EGCG from Green Tea inhibits cell proliferation (breast cancer cells)
Green Tea extract may inhibit breast cancer progression by blocking angiogenesis.
Angiogenesis is blood vessel formation. Tumor angiogenesis is the growth of new blood vessels that tumors need to grow. This process is caused by the release of chemicals by the tumor and by host cells near the tumour.
The molecular mechanisms of Green Tea are not well understood.
Epigallocatechin-3-gallate (EGCG) is the major biologically active component of green tea and was studied by Braicu et al. Various factors such as cell proliferation and relative gene expression of vascular endothelial growth factor (VEGF) expression were studied on cell lines before and after EGCG treatments.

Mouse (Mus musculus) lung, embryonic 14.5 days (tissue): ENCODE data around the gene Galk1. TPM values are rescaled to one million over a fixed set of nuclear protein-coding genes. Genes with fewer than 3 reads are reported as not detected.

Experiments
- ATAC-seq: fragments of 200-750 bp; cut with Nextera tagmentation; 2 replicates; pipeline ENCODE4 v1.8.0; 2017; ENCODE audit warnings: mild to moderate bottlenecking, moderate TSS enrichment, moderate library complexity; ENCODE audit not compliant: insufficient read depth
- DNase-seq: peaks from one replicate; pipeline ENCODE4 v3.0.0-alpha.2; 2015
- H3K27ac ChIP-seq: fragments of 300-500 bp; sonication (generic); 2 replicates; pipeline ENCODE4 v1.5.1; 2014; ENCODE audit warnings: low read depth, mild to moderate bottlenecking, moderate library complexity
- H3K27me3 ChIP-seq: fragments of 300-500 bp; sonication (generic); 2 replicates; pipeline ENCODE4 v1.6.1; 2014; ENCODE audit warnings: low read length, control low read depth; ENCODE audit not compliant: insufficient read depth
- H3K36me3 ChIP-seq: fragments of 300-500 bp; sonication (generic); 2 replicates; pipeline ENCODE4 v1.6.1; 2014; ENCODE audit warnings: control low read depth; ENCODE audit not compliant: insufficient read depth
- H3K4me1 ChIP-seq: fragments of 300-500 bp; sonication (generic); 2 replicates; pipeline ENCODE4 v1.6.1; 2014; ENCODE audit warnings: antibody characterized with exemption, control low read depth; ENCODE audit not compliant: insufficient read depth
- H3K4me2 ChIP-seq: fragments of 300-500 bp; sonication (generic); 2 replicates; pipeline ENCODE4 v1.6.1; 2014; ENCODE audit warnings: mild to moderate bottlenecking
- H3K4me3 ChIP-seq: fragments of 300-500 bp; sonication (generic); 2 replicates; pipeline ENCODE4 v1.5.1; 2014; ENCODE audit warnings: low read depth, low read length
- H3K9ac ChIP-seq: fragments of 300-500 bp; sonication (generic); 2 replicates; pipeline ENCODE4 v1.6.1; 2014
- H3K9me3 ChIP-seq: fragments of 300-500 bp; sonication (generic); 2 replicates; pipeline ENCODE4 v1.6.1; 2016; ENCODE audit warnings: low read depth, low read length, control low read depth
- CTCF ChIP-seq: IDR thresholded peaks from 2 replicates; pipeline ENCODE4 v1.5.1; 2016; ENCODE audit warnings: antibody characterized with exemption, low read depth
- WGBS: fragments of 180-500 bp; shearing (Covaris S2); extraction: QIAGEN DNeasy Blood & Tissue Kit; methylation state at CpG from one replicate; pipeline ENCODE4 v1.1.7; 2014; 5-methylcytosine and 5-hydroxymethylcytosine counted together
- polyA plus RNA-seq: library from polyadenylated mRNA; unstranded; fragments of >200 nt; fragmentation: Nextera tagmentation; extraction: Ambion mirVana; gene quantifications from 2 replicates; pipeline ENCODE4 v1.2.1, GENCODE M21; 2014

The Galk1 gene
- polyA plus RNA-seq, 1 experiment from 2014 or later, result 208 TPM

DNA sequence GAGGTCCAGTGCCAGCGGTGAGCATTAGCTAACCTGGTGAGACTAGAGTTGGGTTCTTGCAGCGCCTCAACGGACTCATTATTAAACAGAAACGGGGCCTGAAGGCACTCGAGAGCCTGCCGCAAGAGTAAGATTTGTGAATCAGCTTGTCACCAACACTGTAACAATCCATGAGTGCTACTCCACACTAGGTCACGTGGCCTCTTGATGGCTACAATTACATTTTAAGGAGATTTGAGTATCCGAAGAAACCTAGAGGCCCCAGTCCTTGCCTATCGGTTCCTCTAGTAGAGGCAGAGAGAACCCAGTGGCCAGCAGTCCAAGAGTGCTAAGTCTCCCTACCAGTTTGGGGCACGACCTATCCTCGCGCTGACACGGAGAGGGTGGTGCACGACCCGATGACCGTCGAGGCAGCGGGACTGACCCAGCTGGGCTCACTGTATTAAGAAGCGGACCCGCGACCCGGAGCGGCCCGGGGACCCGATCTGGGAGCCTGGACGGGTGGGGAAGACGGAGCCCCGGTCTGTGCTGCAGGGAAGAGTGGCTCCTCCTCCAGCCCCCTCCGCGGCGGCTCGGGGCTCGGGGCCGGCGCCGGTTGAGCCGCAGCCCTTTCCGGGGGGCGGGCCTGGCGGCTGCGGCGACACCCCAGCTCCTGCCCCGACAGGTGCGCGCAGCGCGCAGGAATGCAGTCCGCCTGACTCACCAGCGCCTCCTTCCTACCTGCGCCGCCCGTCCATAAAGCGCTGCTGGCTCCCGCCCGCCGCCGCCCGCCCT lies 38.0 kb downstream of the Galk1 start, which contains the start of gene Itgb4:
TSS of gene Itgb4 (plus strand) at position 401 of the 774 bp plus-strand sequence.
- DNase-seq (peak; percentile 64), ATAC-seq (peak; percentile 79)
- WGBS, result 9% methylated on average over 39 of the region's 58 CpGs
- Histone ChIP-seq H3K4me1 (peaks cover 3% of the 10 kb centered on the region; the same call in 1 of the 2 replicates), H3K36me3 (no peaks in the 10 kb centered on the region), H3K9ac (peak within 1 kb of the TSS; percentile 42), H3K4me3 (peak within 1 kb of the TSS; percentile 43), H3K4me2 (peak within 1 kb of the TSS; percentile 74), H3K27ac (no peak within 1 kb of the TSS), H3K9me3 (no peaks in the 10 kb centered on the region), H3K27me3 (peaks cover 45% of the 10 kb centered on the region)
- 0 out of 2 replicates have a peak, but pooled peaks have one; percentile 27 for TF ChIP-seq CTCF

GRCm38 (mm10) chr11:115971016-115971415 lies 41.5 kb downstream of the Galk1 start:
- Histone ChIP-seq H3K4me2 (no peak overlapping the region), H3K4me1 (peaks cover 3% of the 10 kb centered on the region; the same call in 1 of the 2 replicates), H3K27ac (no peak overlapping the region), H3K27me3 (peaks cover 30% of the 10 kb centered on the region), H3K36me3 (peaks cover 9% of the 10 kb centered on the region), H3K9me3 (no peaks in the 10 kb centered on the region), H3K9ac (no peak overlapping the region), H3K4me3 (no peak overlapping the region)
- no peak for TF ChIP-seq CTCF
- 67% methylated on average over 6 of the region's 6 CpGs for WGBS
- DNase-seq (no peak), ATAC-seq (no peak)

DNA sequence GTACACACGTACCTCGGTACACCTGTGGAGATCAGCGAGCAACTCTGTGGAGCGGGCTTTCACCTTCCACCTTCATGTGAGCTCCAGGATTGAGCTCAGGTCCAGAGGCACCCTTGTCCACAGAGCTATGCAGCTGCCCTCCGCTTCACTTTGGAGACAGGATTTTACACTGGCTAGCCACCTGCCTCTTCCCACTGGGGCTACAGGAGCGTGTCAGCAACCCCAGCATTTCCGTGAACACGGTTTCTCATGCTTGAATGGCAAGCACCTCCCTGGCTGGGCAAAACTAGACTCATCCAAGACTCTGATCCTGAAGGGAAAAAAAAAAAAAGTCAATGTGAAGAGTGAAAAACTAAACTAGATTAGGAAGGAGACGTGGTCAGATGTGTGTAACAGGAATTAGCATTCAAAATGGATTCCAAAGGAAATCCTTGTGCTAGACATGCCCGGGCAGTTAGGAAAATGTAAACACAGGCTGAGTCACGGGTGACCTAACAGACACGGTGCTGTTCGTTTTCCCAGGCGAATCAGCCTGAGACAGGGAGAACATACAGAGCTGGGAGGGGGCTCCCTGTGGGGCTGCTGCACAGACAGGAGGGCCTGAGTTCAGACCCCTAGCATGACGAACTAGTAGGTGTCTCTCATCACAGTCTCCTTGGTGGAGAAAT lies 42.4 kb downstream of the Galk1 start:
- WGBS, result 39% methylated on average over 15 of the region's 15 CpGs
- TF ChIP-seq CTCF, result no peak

The inhibition of cell proliferation at 72 hours suggests a possible reactivation of apoptosis.
In conclusion, the data suggest that EGCG suppresses the growth, migration and invasion of human breast cancer cells by inhibiting VEGF expression.
A better understanding of this mechanism may lead to an improved strategy for tumor therapy based on the inhibition of angiogenesis.
See also – Nutraceuticals as new treatment approaches for oral cancer: II. Green tea extracts and resveratrol